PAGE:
Few places in the world offer a cuisine as eclectic as that of Sicily. Just 87 miles from the coast of North Africa and at the center of global trade routes that have brought new foodstuffs and spices over the millennia, it has been ruled successively by Greece, Rome, Germanic tribes, the the Byzantine Empire, the Arabs, France, Spain and finally Italy which did not take possession of the island until 1860. Sicilian gastronomy reflects all these influences to one degree or another.
Sicilian contributions have long been a cornerstone of Italian-American cuisine, but recently we’ve had an influx of restaurants taking a more modern approach, including Piccola Cucina Estiatorio. Located near the corner of Spring and Thompson streets in Soho, the name implies that the menu focuses on the Greek influences that permeate Sicilian cuisine (“estiatorio” is a classier type of Greek restaurant than a rustic “tavern”). And indeed, seafood is at the center of this very good establishment which seems to have largely escaped the gastronomic journals and food critics since its opening in 2017.
The restaurant is part of a chain whose owner and chef is Philip Guardione. He was born near the city of Catania, on the southeast coast of Sicily, in the shadow of Mount Etna. He now owns and runs three Sicilian-themed restaurants with the same name in Manhattan, one in Ibiza and another in Red Lodge, Montana. Piccola Cucina means “little kitchen”, and not only does the kitchen shrink, but also the dining room, with tables close together, which fills up every evening from around 6 p.m. So get there early if you’re hoping to snag a walk-in table.
The place is decorated with nautical ropes that hang from the ceiling and also tie a selection of wine bottles to the walls – an expensive pan-Italian list with a disappointing number of bottles from Sicily. A handful of spectacular entries await you. In keeping with its theme of Greek and Sicilian cuisine, a plate of five grilled sardines ($20.50) is presented, a generous number for the price, sprinkled with kalamata olives and the slightest sprinkle of dried herbs.
Fried calamari, considered bar food internationally, is Sicily’s most famous culinary contribution. Here it’s part of a gorgeous seafood fritto misto, which includes fish, shellfish, prawns – and there’s even a breaded, deep-fried sardine that looks like it’s tossing off the top of the pile. However, note that the creature is harder to eat in its breaded form. (Sardine lovers should order the grilled fish.)
Named after the chef’s hometown, arancino Catanese ($15.95) is a trio of small fried rice balls. A stew of meat spills out as you slice through them, and two sauces – one white and dairy, the other green and plant-based – serve to boost the flavor. What these rice balls lack in size, they almost make up for in taste – although if you’re used to the gargantuan rice balls that come out of Sicilian pizzerias, these may be a little underwhelming.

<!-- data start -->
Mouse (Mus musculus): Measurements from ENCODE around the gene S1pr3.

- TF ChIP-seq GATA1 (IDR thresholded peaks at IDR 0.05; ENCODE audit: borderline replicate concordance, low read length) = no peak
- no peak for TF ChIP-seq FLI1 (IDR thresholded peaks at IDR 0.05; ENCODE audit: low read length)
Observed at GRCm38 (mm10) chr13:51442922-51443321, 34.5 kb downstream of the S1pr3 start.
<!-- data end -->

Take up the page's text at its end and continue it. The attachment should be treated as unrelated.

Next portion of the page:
An entire section of the menu features raw seafood, which has apparently become popular in modern Sicily. Trio di carpaccio ($23.95) carefully lines up boards of what could be Japanese sashimi on top of another fish to create a visual spectacle. The fish is especially delicious when engulfed alternately with slices of tangerine which visually enliven the frozen presentation.
The balance of the menu is mainly pastas, two of which I particularly recommend. Highlighting the primacy of eggplant among Sicilian vegetables (a preference that may have been brought over from North Africa and the Middle East), Maccheroni Norma features strings of hand-rolled and shredded pasta in a sauce tomato with ricotta and purple pear-shaped cubes. vegetable. Note that another worthy dish, a largely unbreaded eggplant parmigiana, is listed among the appetizers, though it could serve just as well as a starter. Another must-order pasta is the short, grooved, tubular paccheri ($24.95) tossed in a hearty octopus stew. The eight-armed cephalopod gives the sauce a slightly gooey, chewy texture that literally holds the whole dish together.
There are a few side dishes to skip though, including a Greek salad that arrived almost undressed, with so much feta cheese it overshadowed the other ingredients. Unfortunately the cannoli had shells so thick they could have broken a tooth and tasted like they had been filled long before – which breaks the main cannoli rule that they should just be filled to order.
The wine list is full of bottles over $100, suggesting that Piccola Cucina Estiatorio is at least partly aimed at the big spenders, which may have something to do with the expectations created by the restaurant’s Ibiza branch. and the international atmosphere he hopes for. to imitate. Still, individual glasses of wine are more forgiving, including an Etna Bianco Mofete ($16) made from carricante and catarratto white grapes grown in volcanic soil. Flinty and refreshing, it accompanies almost everything on the menu, especially those grilled sardines and octopus stew.